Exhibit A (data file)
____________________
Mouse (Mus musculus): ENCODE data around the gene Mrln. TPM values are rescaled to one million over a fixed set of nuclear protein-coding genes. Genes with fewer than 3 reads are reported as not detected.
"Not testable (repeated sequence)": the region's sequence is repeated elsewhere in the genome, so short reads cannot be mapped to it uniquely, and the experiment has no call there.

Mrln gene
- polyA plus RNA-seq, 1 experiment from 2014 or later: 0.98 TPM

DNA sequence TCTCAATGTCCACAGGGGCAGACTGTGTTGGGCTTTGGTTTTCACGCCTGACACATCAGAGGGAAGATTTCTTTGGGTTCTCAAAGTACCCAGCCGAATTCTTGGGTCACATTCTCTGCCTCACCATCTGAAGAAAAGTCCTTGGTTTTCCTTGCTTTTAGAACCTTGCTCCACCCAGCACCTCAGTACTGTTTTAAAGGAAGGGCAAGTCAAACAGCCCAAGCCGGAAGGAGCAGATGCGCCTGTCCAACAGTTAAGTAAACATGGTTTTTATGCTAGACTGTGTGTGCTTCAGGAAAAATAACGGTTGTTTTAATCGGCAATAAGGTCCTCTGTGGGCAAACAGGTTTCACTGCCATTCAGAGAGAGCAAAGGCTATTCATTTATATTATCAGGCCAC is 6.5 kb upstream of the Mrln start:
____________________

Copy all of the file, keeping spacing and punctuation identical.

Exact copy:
Mouse (Mus musculus): ENCODE data around the gene Mrln. TPM values are rescaled to one million over a fixed set of nuclear protein-coding genes. Genes with fewer than 3 reads are reported as not detected.
"Not testable (repeated sequence)": the region's sequence is repeated elsewhere in the genome, so short reads cannot be mapped to it uniquely, and the experiment has no call there.

Mrln gene
- polyA plus RNA-seq, 1 experiment from 2014 or later: 0.98 TPM

DNA sequence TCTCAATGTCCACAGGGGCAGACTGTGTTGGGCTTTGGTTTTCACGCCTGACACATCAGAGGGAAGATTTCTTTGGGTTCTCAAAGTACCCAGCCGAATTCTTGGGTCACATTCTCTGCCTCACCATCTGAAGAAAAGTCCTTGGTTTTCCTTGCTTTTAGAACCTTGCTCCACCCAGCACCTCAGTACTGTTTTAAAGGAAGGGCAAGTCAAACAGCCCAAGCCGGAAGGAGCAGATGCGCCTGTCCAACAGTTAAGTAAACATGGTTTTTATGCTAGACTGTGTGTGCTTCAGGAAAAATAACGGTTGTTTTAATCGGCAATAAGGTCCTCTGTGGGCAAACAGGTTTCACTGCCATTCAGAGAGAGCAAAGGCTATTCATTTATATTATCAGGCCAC is 6.5 kb upstream of the Mrln start: